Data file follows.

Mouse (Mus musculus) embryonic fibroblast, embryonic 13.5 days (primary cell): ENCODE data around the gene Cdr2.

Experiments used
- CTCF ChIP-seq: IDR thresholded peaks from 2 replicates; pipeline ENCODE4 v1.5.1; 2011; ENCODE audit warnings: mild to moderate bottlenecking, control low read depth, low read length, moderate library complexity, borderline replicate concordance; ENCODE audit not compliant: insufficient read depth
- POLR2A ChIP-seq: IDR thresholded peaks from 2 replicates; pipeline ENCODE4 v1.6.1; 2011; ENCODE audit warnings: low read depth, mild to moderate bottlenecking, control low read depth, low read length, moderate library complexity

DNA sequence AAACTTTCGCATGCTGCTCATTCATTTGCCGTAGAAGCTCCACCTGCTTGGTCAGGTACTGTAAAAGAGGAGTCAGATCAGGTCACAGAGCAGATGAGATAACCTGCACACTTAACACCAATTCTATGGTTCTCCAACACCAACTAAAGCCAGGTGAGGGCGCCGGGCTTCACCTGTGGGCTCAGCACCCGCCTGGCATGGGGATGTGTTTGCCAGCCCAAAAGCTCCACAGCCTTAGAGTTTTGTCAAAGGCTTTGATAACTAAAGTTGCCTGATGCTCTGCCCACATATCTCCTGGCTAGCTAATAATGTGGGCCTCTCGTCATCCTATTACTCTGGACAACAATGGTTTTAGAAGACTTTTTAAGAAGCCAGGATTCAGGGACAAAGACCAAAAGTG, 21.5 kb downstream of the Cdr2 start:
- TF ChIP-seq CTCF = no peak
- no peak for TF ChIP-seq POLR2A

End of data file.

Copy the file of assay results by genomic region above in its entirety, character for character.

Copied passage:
Mouse (Mus musculus) embryonic fibroblast, embryonic 13.5 days (primary cell): ENCODE data around the gene Cdr2.

Experiments used
- CTCF ChIP-seq: IDR thresholded peaks from 2 replicates; pipeline ENCODE4 v1.5.1; 2011; ENCODE audit warnings: mild to moderate bottlenecking, control low read depth, low read length, moderate library complexity, borderline replicate concordance; ENCODE audit not compliant: insufficient read depth
- POLR2A ChIP-seq: IDR thresholded peaks from 2 replicates; pipeline ENCODE4 v1.6.1; 2011; ENCODE audit warnings: low read depth, mild to moderate bottlenecking, control low read depth, low read length, moderate library complexity

DNA sequence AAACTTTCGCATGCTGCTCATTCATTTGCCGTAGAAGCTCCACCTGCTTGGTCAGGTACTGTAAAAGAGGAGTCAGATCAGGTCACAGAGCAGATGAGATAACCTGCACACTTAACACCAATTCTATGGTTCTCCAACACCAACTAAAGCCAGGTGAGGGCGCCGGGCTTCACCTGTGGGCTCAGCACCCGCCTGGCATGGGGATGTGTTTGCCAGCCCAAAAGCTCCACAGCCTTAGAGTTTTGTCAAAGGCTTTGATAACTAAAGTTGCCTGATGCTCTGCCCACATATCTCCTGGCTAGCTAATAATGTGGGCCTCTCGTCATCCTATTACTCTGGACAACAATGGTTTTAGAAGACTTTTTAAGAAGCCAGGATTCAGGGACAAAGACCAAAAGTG, 21.5 kb downstream of the Cdr2 start:
- TF ChIP-seq CTCF = no peak
- no peak for TF ChIP-seq POLR2A